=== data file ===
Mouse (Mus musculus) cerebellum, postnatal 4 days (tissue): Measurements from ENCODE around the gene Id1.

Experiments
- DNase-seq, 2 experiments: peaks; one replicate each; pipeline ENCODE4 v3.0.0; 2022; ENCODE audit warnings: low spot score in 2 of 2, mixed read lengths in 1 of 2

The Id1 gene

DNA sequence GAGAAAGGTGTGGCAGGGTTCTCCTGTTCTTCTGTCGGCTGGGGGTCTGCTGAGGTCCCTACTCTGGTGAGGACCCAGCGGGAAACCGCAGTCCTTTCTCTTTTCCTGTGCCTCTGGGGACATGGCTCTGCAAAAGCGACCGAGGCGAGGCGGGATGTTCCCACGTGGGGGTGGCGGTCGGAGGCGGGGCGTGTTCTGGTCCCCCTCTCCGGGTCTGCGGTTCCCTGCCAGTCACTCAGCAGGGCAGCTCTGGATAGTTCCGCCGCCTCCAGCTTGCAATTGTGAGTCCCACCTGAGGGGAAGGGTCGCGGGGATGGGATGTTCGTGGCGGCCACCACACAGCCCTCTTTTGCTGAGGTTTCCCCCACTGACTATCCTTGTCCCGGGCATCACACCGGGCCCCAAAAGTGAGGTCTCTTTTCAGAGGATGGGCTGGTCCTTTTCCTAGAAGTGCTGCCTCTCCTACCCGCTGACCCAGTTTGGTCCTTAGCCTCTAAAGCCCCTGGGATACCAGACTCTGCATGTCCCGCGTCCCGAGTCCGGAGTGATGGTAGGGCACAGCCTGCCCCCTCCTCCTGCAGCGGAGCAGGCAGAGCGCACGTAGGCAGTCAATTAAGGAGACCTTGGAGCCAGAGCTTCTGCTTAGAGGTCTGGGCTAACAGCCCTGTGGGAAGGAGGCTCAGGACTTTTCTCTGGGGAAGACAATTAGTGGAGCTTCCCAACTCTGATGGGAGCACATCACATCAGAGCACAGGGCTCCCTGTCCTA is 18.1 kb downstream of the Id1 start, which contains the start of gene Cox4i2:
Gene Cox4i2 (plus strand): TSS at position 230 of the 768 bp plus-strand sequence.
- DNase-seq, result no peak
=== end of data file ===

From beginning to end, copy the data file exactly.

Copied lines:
Mouse (Mus musculus) cerebellum, postnatal 4 days (tissue): Measurements from ENCODE around the gene Id1.

Experiments
- DNase-seq, 2 experiments: peaks; one replicate each; pipeline ENCODE4 v3.0.0; 2022; ENCODE audit warnings: low spot score in 2 of 2, mixed read lengths in 1 of 2

The Id1 gene

DNA sequence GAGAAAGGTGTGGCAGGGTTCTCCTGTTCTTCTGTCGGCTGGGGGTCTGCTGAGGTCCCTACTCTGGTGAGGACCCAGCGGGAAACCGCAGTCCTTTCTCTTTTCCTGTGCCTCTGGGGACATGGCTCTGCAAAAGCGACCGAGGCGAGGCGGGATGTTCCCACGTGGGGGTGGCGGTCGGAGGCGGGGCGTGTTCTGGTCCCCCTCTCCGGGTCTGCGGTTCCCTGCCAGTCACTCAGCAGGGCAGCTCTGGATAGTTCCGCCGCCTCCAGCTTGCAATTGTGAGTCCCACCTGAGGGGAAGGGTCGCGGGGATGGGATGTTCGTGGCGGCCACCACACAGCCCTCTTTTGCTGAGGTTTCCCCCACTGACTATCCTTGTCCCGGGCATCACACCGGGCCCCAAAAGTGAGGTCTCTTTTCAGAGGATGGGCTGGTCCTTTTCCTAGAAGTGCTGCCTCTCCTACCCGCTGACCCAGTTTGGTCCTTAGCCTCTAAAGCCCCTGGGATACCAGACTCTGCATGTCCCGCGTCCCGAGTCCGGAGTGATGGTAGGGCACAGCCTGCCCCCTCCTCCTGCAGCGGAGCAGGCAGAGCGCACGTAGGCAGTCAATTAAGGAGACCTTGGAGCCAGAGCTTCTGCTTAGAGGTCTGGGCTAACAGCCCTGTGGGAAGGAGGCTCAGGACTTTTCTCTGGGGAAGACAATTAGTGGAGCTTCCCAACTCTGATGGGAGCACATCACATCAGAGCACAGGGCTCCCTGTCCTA is 18.1 kb downstream of the Id1 start, which contains the start of gene Cox4i2:
Gene Cox4i2 (plus strand): TSS at position 230 of the 768 bp plus-strand sequence.
- DNase-seq, result no peak